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(New York Times) From Morgan Stanley, Investing in Women on Corporate Boards

The lack of women on corporate boards has been a hot topic in financial circles recently, especially after a debate in Europe last year over imposing quotas.

Now, Wall Street is offering a free-market approach to the issue.

A team within Morgan Stanley’s wealth management division is starting a new portfolio which seeks to invest in companies that have demonstrated a commitment to including women on their corporate boards. The strategy, known as the parity portfolio, is scheduled to get going on April 1.

In a report last summer, Credit Suisse’s research institute found that over a six-year period, companies with “at least some” women on their boards did better, in terms of share price, than those with none.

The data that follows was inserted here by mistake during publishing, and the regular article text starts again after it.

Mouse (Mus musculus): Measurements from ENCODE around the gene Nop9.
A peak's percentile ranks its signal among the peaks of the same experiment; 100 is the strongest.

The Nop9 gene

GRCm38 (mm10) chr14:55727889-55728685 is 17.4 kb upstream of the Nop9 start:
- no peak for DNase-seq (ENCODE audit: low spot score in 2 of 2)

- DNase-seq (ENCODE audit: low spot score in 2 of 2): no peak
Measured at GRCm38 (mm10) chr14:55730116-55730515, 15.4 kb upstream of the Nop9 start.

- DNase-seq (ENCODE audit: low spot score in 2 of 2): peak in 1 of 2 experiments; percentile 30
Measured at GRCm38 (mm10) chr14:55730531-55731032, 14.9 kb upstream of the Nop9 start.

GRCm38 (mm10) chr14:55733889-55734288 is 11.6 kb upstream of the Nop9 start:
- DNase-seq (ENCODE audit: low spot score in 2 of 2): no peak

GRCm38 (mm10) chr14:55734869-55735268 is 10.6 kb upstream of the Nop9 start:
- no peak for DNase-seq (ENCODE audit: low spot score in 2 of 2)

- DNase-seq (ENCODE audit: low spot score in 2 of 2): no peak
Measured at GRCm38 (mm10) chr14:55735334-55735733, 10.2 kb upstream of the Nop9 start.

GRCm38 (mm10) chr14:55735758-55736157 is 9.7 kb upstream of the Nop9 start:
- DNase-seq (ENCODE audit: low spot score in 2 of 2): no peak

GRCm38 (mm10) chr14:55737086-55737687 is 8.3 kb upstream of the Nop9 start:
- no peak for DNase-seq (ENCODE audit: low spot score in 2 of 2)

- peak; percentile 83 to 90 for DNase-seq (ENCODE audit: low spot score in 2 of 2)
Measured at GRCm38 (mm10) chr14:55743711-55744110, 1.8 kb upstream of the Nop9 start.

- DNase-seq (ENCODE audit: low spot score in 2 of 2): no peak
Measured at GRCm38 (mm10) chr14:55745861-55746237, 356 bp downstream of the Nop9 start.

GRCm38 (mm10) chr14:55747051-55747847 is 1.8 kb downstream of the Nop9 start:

“It just seemed to make sense, given I’m a feminist and an investment adviser,” said Eve Ellis, a financial adviser with the Matterhorn Group at Morgan Stanley Wealth Management, who is running the strategy with her colleague Nikolay Djibankov. “I’m frustrated by the fact that there are so few women on boards.”

The strategy seeks to encourage companies to think deeply about the gender makeup of their boards. Only companies with at least three women board members will be included in the portfolio. The strategy, being marketed to individuals and institutions, requires a minimum investment of $250,000.

The portfolio is avoiding tobacco, firearms and oil companies, and it is overweighted in consumer discretionary and health care companies, according to Ms. Ellis. All of the companies in the portfolio are based in the United States.


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